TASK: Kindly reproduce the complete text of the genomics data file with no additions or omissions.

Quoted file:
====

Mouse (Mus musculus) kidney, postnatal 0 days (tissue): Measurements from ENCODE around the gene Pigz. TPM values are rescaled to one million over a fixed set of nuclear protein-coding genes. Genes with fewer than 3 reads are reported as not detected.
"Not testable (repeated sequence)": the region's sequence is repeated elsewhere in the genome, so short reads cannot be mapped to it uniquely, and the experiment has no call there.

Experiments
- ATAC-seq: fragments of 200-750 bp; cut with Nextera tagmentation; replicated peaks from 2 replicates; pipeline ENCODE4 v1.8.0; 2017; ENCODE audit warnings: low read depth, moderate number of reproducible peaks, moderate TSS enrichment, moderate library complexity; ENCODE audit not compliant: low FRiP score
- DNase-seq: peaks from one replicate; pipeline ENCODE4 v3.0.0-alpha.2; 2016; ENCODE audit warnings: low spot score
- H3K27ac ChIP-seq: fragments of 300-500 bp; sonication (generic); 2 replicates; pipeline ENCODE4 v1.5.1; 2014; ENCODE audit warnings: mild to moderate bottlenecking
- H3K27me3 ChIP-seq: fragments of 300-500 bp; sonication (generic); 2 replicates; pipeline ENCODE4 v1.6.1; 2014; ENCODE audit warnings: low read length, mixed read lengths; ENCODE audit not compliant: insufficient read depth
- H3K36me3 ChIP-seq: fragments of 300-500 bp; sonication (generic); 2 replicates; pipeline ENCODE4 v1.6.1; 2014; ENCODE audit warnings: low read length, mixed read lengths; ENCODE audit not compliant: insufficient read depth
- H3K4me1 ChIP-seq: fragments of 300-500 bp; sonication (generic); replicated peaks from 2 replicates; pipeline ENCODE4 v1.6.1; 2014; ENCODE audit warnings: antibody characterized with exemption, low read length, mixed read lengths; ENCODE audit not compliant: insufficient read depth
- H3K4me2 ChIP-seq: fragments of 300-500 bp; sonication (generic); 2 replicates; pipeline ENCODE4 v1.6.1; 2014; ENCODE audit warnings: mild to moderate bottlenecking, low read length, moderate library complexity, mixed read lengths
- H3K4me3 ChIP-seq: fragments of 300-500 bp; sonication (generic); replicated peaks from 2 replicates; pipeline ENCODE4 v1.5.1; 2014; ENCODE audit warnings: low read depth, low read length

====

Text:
Mouse (Mus musculus) kidney, postnatal 0 days (tissue): Measurements from ENCODE around the gene Pigz. TPM values are rescaled to one million over a fixed set of nuclear protein-coding genes. Genes with fewer than 3 reads are reported as not detected.
"Not testable (repeated sequence)": the region's sequence is repeated elsewhere in the genome, so short reads cannot be mapped to it uniquely, and the experiment has no call there.

Experiments
- ATAC-seq: fragments of 200-750 bp; cut with Nextera tagmentation; replicated peaks from 2 replicates; pipeline ENCODE4 v1.8.0; 2017; ENCODE audit warnings: low read depth, moderate number of reproducible peaks, moderate TSS enrichment, moderate library complexity; ENCODE audit not compliant: low FRiP score
- DNase-seq: peaks from one replicate; pipeline ENCODE4 v3.0.0-alpha.2; 2016; ENCODE audit warnings: low spot score
- H3K27ac ChIP-seq: fragments of 300-500 bp; sonication (generic); 2 replicates; pipeline ENCODE4 v1.5.1; 2014; ENCODE audit warnings: mild to moderate bottlenecking
- H3K27me3 ChIP-seq: fragments of 300-500 bp; sonication (generic); 2 replicates; pipeline ENCODE4 v1.6.1; 2014; ENCODE audit warnings: low read length, mixed read lengths; ENCODE audit not compliant: insufficient read depth
- H3K36me3 ChIP-seq: fragments of 300-500 bp; sonication (generic); 2 replicates; pipeline ENCODE4 v1.6.1; 2014; ENCODE audit warnings: low read length, mixed read lengths; ENCODE audit not compliant: insufficient read depth
- H3K4me1 ChIP-seq: fragments of 300-500 bp; sonication (generic); replicated peaks from 2 replicates; pipeline ENCODE4 v1.6.1; 2014; ENCODE audit warnings: antibody characterized with exemption, low read length, mixed read lengths; ENCODE audit not compliant: insufficient read depth
- H3K4me2 ChIP-seq: fragments of 300-500 bp; sonication (generic); 2 replicates; pipeline ENCODE4 v1.6.1; 2014; ENCODE audit warnings: mild to moderate bottlenecking, low read length, moderate library complexity, mixed read lengths
- H3K4me3 ChIP-seq: fragments of 300-500 bp; sonication (generic); replicated peaks from 2 replicates; pipeline ENCODE4 v1.5.1; 2014; ENCODE audit warnings: low read depth, low read length